V. Tourloukis, P. Karkanas & J. WallingaJournal of Archaeological Science 57 (May 2015), 355-369
The red-bed site of Kokkinopilos is an emblematic and yet also most enigmatic open-air Palaeolithic site in Greece, stimulating controversy ever since its discovery in 1962. While early research raised claims for stratigraphically in situ artifacts, later scholars considered the material reworked and of low archaeological value, a theory that was soon to be challenged again by the discovery of in situ lithics, including handaxes.
A neglected aspect of ‘miniaturization’ is the development of the so-called ‘pictographic’ or ‘iconographic’ writing systems. ‘Picture-writing’ is the term used to describe the beginnings of various scripts, whereby the initial inspiration for the visual rendering of the signs is suggested to have been an array of tangible objects, or parts thereof.
Louise A. Hitchcock, Liora Kolska Horwitz, Elisabetta Boaretto & Aren M. MaeirNear Eastern Archaeology 78.1 (March 2015), 12-25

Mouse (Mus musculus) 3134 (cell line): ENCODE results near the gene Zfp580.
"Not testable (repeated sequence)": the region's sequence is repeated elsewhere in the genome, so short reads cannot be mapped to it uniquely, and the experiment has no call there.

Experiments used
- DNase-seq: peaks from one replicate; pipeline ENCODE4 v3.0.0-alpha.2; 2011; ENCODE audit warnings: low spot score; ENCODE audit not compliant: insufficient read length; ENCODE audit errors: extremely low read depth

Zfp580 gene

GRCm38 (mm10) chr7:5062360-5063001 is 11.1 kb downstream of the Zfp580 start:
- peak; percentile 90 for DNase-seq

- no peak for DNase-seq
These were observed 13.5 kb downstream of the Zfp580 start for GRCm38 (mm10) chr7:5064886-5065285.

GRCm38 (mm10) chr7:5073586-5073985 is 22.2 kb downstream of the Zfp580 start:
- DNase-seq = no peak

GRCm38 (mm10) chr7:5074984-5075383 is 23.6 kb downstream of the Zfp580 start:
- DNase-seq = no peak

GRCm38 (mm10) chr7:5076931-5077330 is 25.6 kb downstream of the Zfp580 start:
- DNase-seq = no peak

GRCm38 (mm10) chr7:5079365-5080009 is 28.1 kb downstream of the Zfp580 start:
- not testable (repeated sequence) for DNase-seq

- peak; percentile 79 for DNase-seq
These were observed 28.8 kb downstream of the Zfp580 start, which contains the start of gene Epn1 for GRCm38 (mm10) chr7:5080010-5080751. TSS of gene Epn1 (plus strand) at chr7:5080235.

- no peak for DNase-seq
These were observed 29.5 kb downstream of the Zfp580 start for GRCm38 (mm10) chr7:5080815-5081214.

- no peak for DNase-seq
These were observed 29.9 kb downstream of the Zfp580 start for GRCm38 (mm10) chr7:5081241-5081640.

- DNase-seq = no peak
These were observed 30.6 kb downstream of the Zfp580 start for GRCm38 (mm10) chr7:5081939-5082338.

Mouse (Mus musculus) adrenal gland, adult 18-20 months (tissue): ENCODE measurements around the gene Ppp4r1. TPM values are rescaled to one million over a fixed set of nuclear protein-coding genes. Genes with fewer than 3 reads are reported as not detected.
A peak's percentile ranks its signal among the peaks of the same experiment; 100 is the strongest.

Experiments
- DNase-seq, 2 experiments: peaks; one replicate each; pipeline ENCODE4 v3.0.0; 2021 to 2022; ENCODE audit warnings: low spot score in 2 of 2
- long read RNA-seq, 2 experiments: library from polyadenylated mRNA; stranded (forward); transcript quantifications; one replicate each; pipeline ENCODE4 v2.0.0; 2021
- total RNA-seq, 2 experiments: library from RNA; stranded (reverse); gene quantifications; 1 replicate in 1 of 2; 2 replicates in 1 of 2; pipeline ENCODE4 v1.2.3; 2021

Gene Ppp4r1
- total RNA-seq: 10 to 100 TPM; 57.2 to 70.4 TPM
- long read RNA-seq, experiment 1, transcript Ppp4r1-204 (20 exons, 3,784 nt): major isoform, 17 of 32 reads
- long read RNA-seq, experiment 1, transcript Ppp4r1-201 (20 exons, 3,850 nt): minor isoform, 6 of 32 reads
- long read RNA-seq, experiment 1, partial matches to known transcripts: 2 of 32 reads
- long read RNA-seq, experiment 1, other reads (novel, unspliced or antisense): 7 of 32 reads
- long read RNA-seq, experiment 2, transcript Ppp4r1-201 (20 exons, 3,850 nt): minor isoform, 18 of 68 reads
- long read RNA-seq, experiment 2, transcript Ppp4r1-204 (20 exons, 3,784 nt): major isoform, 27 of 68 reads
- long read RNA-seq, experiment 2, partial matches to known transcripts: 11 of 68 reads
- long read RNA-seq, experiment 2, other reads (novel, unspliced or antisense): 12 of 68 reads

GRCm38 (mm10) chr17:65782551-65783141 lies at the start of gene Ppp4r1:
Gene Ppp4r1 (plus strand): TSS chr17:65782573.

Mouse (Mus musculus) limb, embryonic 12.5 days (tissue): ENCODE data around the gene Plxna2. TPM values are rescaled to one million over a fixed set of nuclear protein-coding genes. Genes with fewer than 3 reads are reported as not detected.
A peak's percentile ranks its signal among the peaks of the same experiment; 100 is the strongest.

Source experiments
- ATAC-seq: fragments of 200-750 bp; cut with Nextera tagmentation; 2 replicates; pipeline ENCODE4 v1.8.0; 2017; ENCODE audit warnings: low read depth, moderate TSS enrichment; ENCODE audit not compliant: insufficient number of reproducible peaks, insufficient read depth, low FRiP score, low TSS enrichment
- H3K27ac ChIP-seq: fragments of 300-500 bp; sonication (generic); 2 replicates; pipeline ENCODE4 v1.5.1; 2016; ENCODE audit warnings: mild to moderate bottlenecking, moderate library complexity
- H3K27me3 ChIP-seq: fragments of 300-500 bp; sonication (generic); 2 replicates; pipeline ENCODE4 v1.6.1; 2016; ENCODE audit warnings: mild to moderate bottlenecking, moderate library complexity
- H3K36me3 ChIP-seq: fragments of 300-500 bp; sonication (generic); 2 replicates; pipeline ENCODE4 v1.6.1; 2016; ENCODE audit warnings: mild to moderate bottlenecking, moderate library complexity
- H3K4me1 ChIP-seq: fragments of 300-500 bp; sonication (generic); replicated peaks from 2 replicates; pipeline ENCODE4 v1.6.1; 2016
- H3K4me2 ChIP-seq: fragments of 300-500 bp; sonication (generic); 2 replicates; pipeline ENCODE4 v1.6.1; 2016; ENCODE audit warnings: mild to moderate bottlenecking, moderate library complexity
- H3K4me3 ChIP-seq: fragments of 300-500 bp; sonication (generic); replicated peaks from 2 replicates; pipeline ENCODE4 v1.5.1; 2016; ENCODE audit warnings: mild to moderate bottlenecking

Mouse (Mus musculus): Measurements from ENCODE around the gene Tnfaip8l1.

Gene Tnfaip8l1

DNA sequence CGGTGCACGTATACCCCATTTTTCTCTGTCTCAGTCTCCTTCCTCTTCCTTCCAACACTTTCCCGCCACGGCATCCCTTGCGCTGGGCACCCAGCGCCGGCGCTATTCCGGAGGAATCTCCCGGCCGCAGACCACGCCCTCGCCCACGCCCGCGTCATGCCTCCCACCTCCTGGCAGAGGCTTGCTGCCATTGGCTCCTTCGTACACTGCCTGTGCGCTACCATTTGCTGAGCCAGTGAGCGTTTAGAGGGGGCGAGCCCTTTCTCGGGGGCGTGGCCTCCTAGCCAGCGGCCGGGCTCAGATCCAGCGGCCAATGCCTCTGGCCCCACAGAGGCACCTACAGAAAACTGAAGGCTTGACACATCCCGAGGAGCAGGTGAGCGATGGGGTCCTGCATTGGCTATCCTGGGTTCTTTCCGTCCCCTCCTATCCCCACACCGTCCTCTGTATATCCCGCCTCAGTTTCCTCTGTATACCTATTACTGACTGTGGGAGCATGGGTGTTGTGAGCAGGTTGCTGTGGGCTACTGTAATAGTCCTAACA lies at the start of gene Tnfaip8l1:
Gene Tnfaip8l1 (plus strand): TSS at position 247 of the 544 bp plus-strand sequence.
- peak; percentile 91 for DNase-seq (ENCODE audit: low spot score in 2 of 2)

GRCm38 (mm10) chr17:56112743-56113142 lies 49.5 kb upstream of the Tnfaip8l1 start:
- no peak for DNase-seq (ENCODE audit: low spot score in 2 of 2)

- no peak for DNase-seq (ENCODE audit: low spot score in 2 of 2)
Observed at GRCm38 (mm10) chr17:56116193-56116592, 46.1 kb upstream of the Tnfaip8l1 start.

The identification of feasting events in the archaeological record has relied upon a fairly consistent repertoire of features that relate to four crucial elements identified by Hayden (2001) based on the ethnographic literature on feasts: (a) it is a communal event; (b) it is time- and place-specific and occurs in celebration of a distinctive occasion;
Aren M. Maeir, Brent Davis, Liora Kolska Horwitz, Yotam Asscher & Louise A. HitchcockWorld Archaeology 2015, 1-25
In 2013, an ivory bowl was discovered in a chalky matrix in the Early Iron Age (Philistine) levels in Area A at Tell es-Safi/Gath. Conservation revealed it to be a shallow vessel with a single lug handle, decorated in the interior and on the base with an incised twelve-petal lotus-rosette surrounded by five concentric circles.
Jennifer M. WebbJournal of Field Archaeology 40:1 (February 2015), 22-36
Metallurgical production sites are often difficult to identify in the archaeological record because ore beneficiation and slag processing in the past involved the use of ground stone tools that were similar to those used in other contexts to prepare cereals and foods.
Despite much intensive archaeological fieldwork, several regions of Greece still have not yielded any evidence for palatial structures. It may be, therefore, that they never gave rise to full palatial states.